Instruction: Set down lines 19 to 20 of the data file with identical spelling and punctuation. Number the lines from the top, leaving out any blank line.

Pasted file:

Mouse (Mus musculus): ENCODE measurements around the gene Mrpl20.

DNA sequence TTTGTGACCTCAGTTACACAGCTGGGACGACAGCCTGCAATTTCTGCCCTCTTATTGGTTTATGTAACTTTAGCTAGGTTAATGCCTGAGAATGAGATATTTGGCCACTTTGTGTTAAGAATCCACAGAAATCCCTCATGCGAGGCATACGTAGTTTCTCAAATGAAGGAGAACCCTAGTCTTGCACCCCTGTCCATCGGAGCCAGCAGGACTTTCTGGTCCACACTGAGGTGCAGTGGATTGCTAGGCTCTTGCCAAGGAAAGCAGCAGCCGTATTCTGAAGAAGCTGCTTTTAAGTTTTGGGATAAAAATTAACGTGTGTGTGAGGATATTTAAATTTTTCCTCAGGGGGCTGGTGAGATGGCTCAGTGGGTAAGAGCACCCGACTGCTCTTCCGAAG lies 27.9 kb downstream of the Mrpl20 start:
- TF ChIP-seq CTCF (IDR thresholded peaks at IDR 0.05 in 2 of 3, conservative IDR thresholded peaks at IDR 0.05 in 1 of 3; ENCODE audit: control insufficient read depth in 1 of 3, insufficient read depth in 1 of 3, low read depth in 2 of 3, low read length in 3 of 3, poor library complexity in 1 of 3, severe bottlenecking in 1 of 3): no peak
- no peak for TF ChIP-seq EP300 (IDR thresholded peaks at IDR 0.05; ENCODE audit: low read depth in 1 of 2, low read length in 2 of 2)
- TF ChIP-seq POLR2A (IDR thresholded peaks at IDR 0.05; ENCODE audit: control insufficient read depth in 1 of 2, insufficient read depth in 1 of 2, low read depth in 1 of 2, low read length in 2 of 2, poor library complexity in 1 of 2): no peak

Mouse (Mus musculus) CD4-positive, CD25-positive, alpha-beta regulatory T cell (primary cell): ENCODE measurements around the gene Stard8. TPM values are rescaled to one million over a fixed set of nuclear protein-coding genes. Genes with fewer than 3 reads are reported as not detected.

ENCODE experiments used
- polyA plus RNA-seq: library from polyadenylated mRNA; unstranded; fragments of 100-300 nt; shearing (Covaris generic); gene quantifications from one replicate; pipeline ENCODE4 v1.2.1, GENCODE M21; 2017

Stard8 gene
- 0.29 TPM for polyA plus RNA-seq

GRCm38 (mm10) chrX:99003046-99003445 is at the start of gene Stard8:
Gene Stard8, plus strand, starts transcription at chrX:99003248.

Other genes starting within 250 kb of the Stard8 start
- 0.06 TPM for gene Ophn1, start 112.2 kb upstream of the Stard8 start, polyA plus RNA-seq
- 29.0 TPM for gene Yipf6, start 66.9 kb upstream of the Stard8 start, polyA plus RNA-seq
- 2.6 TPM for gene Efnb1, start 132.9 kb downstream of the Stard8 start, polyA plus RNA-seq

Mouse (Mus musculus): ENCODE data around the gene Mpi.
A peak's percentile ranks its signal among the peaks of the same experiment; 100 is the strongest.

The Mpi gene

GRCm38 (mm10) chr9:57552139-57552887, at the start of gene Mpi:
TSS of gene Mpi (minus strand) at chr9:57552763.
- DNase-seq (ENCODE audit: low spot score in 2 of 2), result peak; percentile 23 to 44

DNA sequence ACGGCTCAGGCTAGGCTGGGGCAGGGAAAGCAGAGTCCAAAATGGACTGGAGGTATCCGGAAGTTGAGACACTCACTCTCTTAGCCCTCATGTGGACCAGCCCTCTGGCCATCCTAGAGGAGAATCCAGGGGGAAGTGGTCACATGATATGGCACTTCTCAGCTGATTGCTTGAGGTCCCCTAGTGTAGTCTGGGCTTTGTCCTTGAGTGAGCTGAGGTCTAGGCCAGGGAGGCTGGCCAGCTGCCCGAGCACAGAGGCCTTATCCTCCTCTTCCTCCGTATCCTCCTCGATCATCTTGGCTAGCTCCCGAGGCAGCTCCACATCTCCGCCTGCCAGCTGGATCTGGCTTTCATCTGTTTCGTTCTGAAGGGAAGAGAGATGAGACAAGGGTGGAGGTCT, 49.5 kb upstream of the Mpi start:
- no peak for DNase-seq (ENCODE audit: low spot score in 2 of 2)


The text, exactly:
The Mpi gene

GRCm38 (mm10) chr9:57552139-57552887, at the start of gene Mpi: